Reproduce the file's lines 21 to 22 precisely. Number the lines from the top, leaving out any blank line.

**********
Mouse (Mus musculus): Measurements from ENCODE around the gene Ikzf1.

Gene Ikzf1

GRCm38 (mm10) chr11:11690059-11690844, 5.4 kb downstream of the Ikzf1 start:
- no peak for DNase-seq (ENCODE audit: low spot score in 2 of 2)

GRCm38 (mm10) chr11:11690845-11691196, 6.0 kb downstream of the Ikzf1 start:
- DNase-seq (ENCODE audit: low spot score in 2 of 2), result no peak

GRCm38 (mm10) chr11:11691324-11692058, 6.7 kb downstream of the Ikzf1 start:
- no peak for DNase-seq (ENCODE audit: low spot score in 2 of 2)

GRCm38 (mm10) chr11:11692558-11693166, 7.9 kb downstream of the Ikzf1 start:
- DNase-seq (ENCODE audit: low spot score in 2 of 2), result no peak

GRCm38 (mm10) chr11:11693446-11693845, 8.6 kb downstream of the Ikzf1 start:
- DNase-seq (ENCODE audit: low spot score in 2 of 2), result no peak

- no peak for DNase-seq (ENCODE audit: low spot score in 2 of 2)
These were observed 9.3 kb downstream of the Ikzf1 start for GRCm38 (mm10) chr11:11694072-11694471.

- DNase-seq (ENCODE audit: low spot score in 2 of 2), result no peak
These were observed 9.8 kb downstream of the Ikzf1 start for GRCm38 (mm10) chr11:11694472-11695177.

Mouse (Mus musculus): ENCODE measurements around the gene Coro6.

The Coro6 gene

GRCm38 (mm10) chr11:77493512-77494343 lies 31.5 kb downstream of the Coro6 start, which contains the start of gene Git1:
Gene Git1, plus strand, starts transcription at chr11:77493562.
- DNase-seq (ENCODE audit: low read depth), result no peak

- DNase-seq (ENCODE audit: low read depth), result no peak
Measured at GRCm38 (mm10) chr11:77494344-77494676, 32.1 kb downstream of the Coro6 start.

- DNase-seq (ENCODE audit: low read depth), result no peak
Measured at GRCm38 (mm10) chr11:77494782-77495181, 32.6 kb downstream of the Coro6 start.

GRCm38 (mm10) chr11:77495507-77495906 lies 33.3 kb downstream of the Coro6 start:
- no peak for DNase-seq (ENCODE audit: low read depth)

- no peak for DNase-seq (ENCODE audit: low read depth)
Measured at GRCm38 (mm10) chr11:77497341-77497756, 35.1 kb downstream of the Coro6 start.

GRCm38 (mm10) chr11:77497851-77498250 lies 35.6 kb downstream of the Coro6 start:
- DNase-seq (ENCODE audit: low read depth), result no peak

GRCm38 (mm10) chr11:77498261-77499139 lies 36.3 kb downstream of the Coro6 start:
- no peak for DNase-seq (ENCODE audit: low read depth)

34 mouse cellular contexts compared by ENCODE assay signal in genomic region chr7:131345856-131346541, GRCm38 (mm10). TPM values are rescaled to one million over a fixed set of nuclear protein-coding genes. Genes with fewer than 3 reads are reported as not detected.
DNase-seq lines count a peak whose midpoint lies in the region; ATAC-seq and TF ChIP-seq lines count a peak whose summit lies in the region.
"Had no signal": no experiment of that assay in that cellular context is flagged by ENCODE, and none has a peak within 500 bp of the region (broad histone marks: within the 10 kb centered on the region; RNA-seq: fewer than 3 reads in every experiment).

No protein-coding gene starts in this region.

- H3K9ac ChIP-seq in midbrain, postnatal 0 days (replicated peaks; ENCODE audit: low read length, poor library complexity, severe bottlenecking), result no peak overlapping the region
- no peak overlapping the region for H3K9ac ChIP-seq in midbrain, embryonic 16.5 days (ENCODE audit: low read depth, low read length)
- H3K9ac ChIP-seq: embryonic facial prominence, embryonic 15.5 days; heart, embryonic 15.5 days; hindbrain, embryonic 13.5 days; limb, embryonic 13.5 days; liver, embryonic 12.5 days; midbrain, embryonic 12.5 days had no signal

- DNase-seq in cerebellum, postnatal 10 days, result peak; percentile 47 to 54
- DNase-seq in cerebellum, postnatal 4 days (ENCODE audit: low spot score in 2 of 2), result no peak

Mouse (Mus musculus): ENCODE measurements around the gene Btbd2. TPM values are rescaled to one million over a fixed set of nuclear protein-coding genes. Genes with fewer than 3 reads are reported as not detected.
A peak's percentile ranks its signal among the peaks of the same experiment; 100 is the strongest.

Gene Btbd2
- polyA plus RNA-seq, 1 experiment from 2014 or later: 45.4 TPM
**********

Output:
- DNase-seq (ENCODE audit: low read depth), result no peak

- DNase-seq (ENCODE audit: low read depth), result no peak